The New Stars Of RetailingLaura Zinn
Ask Ira Neimark and Marvin S. Traub to reminisce, and you'll get a feel for the heady days of retailing. Neimark, chief executive of Bergdorf Goodman, can still picture the Christmas of 1938, when, as a page at Bonwit Teller in New York, he saw customers such as the Vanderbilts shopping for stocking stuffers, footmen in tow. "I fell in love with the store and the attitude," says Neimark. And Traub recalls arriving fresh from Harvard business school at Bloomingdale's, a barn of a store he later turned into the country's capital of fashion glamour.
Now, the glamour has mostly been worn away by the harsh new realities of retailing. Bonwit's is gone from New York. Bergdorf's operating profits plummeted 82%, to $3.8 million, on sales of $199 million for the year ended in July. Bloomie's parent company, Federated Department Stores Inc., entered bankruptcy in January, 1990. Says Traub: "When I joined Bloomingdale's, I didn't have the goal of running a company in Chapter 11."
Nor will Traub be at the helm as Bloomingdale's and Federated navigate out of Chapter 11, most likely next year. Traub retired on Nov. 15. And this will be Neimark's last Christmas at Bergdorf's: He is retiring in February. At other premier stores, some of retailing's best-known impresarios are departing. In November, Joseph E. Brooks, 64, the former head of Lord & Taylor, abruptly resigned as chief executive of Ann Taylor Inc. The 66-year-old Edward S. Finkelstein, chairman of R. H. Macy & Co., has said he will probably retire in the next few years.
With their departures, an old way of life is ending -- the days when a great merchant saw his store as theater and stocked it with sumptuously presented goods. For these merchant princes, selection of merchandise for their emporiums was paramount. Sure, they had to know a thing or two about finance, inventory control, and marketing. But the man with flair for the wares ruled the stores. "The old guard were style pickers, not number crunchers," says Alan G. Millstein, a retail consultant in New York.
WARY SHOPPERS. But it is clear that the old ways don't work anymore. Retail business failures have been surging (chart, page 122). Since peaking in early 1990, the ranks of retail workers have fallen by more than 230,000. And store owners face the prospect of the third crummy Christmas in a row as cautious shoppers cut back even further. "Consumer confidence is back to the same level as at the start of the Iraqi war," says Michael Gade, co-chairman of Coopers & Lybrand's retail consulting arm. "Retail spending will clearly not exceed last year's unless something positive happens."
Nothing is likely to save Christmas from the Grinch this year. But some good may be found in this wrenching experience: As the old order fades away, a new breed is rising up in retailing, fashion, and cosmetics. Some of them already have superstar status. Millard S. Drexler, president of The Gap Inc., has masterfully combined fashion, advertising, price, and market penetration to reach mall-weary shoppers. Each month, The Gap posts year-over-year sales growth of 30% or more.
But Drexler isn't alone: Retailing has other young talents who just might reinvent their industry. With retailers groaning from the hangovers of the 1980s, some rising stars are financial whizzes. Others are computer jockeys. And the presence of female senior managers signals that women could assume industry leadership.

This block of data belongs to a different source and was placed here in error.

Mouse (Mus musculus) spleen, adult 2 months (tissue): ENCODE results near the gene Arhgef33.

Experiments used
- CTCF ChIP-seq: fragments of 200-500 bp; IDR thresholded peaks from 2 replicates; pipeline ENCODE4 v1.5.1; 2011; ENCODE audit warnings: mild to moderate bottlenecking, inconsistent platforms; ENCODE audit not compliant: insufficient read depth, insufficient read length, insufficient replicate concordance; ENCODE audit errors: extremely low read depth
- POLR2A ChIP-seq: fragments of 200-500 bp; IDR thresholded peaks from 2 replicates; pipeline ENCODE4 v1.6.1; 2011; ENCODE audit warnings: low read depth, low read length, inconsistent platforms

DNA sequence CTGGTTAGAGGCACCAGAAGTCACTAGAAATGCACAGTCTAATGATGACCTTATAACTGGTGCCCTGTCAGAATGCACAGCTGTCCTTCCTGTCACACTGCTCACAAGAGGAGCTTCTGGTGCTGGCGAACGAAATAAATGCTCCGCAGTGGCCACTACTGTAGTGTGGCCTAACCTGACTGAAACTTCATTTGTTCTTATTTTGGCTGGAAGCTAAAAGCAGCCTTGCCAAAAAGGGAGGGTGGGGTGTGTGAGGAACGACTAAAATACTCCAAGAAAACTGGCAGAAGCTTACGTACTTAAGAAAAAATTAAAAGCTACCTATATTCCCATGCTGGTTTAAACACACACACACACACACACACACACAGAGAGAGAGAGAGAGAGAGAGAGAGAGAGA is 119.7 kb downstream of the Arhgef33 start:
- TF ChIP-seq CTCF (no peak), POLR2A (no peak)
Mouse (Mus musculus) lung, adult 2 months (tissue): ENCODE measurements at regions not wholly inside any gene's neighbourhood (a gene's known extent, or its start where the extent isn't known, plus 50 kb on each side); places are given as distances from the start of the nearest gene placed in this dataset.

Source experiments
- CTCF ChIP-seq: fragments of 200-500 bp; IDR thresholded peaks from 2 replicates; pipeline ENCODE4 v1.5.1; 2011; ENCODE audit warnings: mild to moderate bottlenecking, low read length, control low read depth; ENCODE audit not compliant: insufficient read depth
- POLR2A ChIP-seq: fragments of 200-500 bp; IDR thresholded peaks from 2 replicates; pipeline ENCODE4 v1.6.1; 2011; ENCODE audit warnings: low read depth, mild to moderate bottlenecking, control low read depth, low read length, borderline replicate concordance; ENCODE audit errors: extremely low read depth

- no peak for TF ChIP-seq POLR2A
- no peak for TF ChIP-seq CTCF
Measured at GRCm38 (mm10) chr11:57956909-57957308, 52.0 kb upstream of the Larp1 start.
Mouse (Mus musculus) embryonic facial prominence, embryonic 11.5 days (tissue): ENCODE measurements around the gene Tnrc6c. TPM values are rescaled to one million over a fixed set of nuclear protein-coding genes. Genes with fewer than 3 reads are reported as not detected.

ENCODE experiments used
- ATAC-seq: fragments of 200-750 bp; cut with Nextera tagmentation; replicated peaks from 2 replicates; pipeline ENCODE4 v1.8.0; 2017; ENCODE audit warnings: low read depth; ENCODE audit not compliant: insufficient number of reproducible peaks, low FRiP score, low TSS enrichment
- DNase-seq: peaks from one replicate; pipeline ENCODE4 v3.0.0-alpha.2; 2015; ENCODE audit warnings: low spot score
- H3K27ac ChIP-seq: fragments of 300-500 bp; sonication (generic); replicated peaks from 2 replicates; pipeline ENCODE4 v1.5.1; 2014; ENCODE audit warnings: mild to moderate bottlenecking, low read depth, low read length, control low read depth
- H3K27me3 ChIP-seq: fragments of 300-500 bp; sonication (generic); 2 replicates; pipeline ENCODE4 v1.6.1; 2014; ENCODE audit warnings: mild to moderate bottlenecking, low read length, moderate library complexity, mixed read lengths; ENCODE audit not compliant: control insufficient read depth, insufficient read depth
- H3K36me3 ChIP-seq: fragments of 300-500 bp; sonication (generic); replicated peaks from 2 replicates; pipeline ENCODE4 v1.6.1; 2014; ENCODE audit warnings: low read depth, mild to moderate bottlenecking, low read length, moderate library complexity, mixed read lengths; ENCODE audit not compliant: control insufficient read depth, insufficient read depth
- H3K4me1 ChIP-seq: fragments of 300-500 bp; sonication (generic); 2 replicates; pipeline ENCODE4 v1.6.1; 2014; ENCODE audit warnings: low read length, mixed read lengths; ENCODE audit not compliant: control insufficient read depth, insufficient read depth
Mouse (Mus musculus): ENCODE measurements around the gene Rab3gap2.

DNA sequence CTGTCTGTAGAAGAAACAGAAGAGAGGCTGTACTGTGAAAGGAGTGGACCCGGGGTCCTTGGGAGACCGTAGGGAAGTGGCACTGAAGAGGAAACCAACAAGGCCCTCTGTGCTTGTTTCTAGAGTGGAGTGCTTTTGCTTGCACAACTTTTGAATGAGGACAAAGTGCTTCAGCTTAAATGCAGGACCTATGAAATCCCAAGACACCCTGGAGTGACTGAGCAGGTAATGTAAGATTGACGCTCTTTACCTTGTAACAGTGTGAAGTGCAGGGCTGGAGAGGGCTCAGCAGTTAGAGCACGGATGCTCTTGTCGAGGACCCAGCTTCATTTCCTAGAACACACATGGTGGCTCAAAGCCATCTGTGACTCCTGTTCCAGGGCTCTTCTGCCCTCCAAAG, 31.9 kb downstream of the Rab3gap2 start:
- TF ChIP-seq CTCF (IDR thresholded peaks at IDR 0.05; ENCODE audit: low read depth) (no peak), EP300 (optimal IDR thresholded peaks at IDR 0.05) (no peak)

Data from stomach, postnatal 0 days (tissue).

Above all, this rising cadre of retailers and designers understands how important marketing is. Where the old-line merchants seemed to operate on one simple credo -- "Build a store, and they will come" -- the new breed knows shoppers won't come anymore unless stores offer them a reason to. "Retailers of today have to be market-driven and use the customer to tell them what to sell," says Douglas Tigert, retailing professor at Babson College. That means relying more on such classic consumer marketing strategies as extensive testing of new merchandise and retail formats.
One rising executive who's working hard to find out what's on consumers' minds is Jay Margolis, 42, the vice-chairman of Liz Claiborne Inc. Margolis briefly attended Columbia University business school. But he has been interested in fashion since his teen years when he bought a bearskin jacket in Greenwich Village. His mother hated it.
FOCUS GROUPS. He has become a better judge of other people's taste. After successfully launching Liz Claiborne's $120 million menswear business, Margolis is now in charge of the $970 million women's sportswear division, where he relies heavily on focus groups and sends consultants to stores to survey shoppers' reactions to Liz Claiborne fashions. "With only a handful of stores doing well, we need to move closer to the consumer," he says.
Recently, Margolis personally asked 180 Macy's salespeople about Liz Claiborne's strengths and weaknesses. They told him shoppers wanted dressier merchandise. Margolis also helped launch Liz Claiborne's first ad campaign for apparel, a $6 million effort.
Grace Nichols, 45, also pays close attention to what consumers tell her. With a master's degree in history from the University of California at Los Angeles, Nichols planned on a law career until she decided she was having more fun at her part-time job at Cadwells Emporium in Los Angeles. In 1986, she joined The Limited's Victoria's Secret division, then showing roughly $150 million in sales. Nichols helped her boss, Howard Gross, turn the lingerie chain into an $800 million business and one of The Limited's most profitable units. Now, Nichols runs the division with an unsentimental dedication to product testing and a gimlet eye on margins. She has to: Sexy lingerie -- especially in a recession -- isn't exactly a necessity. Says Nichols: "Our business is based on indulgence, which is very different from 'I need a gallon of milk.' "
So Nichols loads up on the lace and beads and never uses such mundane words as underwear. She is constantly looking for ways to raise prices without appearing greedy. One example: Victoria's Secret had sold a lot of loose soap bars at roughly 50~ each. But Nichols figured a way to sell them for more by packaging fancifully shaped soaps in lace and ribbon. New price: two for $7.50. "That," says Nichols, "is an example of how to move your price point."